First Coast Hurricane Shutters moves into a new headquarters after seeing sales grow to $2 million.
First Coast Hurricane Shutters is preparing for the storm season by moving into a new headquarters and fabrication facility.
The company that was formed by Brent Durban in 2019 bought a 9,500-square-foot facility May 5 at 3521 St. Augustine Road for $525,000.
The company previously operated out of Durban’s home in the St. Johns Bluff area.
Durban teamed with high school friend Shaun Mayberry, vice president of Prime Realty Inc., to find the site. The two played basketball at Bishop Snyder High School, graduating in 2008.
“I told Shaun that I wanted to buy a new place if we found the right spot. It checked off many of the boxes – size, location and price. It made our budget,” Durban said.
With sales of about $2 million last year, Durban wanted to find a place to store materials and do prefabrication work. His business partner is Jeff Neff.
“I’d much rather cut something in a warehouse environment than in a customer’s driveway,” Durban said.
The Atlantic hurricane season starts June 1 and ends Nov. 30.
When it comes to hurricane preparedness, Durban said Jacksonville has traditionally been a plywood town.
Jacksonville’s history of avoiding costly direct hits has placed hurricane shutters as a low-priority home improvement item for longtime residents.
However, times are changing with more frequent hurricanes and windstorms.
Also, as more people from South Florida move into the Jacksonville area they bring with them a sensibility about protective shutters being a necessity, he said.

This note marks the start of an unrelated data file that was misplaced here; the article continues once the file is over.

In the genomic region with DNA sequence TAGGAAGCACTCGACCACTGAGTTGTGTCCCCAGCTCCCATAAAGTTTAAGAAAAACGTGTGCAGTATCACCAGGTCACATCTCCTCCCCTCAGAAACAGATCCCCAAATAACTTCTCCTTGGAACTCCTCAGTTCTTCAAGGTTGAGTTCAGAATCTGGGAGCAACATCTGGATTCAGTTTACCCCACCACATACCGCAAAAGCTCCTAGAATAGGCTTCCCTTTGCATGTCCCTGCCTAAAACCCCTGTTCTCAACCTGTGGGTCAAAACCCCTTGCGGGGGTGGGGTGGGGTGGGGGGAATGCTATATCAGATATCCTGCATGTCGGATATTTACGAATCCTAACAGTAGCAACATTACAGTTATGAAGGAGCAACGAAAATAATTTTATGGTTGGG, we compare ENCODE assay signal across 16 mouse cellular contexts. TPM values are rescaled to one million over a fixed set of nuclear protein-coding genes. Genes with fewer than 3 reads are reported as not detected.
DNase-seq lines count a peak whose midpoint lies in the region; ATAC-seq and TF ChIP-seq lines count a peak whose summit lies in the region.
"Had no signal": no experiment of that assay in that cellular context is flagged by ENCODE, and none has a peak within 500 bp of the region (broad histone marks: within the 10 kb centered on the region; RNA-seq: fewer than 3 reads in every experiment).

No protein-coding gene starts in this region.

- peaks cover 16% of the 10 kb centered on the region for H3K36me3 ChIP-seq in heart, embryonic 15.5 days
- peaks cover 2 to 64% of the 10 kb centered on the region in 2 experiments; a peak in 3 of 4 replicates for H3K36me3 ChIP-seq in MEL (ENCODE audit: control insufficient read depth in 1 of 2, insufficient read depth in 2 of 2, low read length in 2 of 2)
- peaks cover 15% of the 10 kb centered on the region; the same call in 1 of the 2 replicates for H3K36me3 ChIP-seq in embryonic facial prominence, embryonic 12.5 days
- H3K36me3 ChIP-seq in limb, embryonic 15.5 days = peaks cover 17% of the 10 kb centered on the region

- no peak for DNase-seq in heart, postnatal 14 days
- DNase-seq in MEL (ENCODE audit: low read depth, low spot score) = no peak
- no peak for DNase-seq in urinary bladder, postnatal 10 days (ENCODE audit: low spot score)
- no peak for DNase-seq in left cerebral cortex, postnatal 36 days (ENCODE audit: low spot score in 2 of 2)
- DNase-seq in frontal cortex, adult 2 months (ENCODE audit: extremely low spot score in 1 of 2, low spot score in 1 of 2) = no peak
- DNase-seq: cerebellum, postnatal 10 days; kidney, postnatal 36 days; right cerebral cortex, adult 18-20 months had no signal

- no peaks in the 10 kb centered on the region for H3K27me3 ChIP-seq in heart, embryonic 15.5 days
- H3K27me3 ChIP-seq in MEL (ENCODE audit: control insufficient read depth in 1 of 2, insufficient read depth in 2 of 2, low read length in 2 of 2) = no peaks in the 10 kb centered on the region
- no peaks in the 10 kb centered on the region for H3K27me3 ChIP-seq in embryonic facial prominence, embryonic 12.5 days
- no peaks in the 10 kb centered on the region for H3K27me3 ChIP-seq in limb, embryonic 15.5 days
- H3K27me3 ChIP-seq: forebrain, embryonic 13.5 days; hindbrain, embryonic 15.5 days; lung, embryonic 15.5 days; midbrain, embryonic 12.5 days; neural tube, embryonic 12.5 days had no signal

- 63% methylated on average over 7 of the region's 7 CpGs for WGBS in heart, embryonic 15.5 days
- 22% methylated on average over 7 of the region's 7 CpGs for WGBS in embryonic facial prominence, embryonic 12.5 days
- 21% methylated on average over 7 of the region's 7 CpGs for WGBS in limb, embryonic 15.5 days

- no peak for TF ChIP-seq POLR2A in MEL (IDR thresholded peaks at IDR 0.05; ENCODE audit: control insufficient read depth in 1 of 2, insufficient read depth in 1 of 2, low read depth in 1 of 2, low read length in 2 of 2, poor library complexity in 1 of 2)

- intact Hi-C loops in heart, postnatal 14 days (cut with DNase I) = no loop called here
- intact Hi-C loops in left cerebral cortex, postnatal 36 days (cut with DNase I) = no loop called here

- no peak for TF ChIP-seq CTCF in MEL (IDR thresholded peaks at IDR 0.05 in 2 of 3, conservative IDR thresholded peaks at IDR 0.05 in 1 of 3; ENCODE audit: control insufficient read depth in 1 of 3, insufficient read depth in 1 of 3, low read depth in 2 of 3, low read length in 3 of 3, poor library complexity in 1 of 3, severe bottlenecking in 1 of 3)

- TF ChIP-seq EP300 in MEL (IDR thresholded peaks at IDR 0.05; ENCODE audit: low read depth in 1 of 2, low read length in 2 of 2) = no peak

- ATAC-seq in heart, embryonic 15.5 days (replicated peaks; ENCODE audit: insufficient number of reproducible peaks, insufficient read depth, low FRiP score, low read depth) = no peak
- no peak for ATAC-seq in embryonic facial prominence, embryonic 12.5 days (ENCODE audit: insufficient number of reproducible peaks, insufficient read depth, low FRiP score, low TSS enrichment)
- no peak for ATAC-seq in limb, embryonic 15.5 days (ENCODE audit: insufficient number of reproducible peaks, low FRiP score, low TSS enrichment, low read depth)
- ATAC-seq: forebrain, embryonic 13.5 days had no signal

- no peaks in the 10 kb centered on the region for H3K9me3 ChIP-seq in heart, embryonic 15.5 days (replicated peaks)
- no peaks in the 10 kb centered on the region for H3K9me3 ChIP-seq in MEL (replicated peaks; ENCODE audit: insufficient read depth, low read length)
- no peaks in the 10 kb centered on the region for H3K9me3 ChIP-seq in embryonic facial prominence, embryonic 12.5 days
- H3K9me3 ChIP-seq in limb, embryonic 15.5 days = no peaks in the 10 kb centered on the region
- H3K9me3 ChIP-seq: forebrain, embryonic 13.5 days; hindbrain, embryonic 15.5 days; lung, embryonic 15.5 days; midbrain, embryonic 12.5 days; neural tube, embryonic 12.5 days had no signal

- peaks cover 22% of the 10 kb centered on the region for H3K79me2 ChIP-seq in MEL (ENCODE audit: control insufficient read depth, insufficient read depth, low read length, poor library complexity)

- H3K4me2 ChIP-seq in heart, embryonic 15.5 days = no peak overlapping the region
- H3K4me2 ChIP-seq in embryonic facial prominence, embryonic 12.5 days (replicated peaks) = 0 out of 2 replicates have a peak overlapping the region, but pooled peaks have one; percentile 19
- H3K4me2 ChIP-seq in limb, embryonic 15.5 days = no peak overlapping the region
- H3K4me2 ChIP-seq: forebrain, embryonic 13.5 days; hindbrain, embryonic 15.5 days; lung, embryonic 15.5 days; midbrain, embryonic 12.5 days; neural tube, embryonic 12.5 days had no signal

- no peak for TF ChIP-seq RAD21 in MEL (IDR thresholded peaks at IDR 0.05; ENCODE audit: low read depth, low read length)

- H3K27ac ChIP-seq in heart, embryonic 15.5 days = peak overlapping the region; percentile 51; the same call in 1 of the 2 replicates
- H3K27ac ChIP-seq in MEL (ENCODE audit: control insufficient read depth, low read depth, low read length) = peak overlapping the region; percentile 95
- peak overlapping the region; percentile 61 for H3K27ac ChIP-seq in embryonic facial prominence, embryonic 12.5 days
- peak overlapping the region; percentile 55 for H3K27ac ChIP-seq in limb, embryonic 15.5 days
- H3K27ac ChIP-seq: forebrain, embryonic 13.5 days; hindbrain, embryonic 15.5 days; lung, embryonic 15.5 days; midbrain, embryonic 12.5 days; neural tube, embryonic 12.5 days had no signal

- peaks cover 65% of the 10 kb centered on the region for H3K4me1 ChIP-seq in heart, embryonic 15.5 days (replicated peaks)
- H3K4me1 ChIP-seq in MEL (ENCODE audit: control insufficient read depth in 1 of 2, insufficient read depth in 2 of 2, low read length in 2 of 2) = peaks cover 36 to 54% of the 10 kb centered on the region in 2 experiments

The fchurricaneshutters.com website displays protective and decorative shutter options. Roll-down shutters are the most common sold by the company, but customers with storage space often opt for corrugated aluminum that fastens with wing nuts or slide in tracks installed above and below the window.
Fabric window coverings are another option.
Durban expects material costs to rise by 10% to 30% over the next few months as a result of COVID-affected demand and logistics.
Durban employs 14 people and said he hasn’t had trouble hiring workers. His crews have stayed with the company.
He cites his incentive program as the reason. Called “Better People, Better Projects,” he rewards his team with paid-time-off credits for jobs that are completed on time and without customer complaints.
The credits can be used to provide pay if a worker calls in sick or to be paid during holidays. These are benefits many construction workers do not receive, Durban said.
“I think it is important to have a work-life balance. Labor field workers are undervalued in general,” he said.
“It’s important to me that when everybody is seemingly being pushed to go to college, there are not so many guys who are great with their hands out there. How can I get them to come and work for us?”
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